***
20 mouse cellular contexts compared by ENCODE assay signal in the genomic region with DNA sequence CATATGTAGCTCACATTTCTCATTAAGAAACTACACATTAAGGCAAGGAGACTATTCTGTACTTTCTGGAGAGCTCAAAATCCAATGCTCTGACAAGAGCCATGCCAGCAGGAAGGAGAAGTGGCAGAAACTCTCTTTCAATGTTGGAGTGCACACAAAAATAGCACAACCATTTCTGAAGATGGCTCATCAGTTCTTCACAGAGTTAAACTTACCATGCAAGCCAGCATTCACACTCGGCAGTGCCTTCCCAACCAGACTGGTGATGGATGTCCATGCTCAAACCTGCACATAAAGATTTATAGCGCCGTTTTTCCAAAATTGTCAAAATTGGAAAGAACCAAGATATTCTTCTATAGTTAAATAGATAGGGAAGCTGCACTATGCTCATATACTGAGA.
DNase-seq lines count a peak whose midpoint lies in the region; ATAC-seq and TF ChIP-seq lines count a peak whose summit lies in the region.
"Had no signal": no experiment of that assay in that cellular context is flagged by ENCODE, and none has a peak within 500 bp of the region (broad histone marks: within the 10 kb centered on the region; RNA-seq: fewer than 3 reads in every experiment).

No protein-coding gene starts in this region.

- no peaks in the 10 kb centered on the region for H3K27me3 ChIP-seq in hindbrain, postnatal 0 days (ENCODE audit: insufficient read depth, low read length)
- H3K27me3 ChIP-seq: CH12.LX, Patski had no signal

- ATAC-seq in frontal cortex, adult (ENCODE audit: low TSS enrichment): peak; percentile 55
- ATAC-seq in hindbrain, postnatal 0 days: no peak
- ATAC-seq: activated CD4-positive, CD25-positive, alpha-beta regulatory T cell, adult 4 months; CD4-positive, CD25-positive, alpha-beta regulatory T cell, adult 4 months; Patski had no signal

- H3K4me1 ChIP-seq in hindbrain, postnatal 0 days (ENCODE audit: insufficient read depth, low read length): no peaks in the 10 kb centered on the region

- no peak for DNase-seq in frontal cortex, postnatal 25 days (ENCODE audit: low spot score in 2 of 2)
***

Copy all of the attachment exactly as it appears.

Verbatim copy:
20 mouse cellular contexts compared by ENCODE assay signal in the genomic region with DNA sequence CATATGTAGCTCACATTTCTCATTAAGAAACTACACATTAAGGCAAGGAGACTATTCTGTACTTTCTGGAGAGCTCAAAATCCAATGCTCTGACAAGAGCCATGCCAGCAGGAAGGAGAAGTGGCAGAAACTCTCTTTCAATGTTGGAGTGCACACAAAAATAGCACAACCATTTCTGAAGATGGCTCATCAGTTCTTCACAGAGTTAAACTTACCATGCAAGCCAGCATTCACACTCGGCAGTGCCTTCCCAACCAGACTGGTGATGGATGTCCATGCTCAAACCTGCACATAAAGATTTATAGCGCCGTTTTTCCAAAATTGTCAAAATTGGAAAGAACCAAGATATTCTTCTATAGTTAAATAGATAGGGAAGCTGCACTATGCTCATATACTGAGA.
DNase-seq lines count a peak whose midpoint lies in the region; ATAC-seq and TF ChIP-seq lines count a peak whose summit lies in the region.
"Had no signal": no experiment of that assay in that cellular context is flagged by ENCODE, and none has a peak within 500 bp of the region (broad histone marks: within the 10 kb centered on the region; RNA-seq: fewer than 3 reads in every experiment).

No protein-coding gene starts in this region.

- no peaks in the 10 kb centered on the region for H3K27me3 ChIP-seq in hindbrain, postnatal 0 days (ENCODE audit: insufficient read depth, low read length)
- H3K27me3 ChIP-seq: CH12.LX, Patski had no signal

- ATAC-seq in frontal cortex, adult (ENCODE audit: low TSS enrichment): peak; percentile 55
- ATAC-seq in hindbrain, postnatal 0 days: no peak
- ATAC-seq: activated CD4-positive, CD25-positive, alpha-beta regulatory T cell, adult 4 months; CD4-positive, CD25-positive, alpha-beta regulatory T cell, adult 4 months; Patski had no signal

- H3K4me1 ChIP-seq in hindbrain, postnatal 0 days (ENCODE audit: insufficient read depth, low read length): no peaks in the 10 kb centered on the region

- no peak for DNase-seq in frontal cortex, postnatal 25 days (ENCODE audit: low spot score in 2 of 2)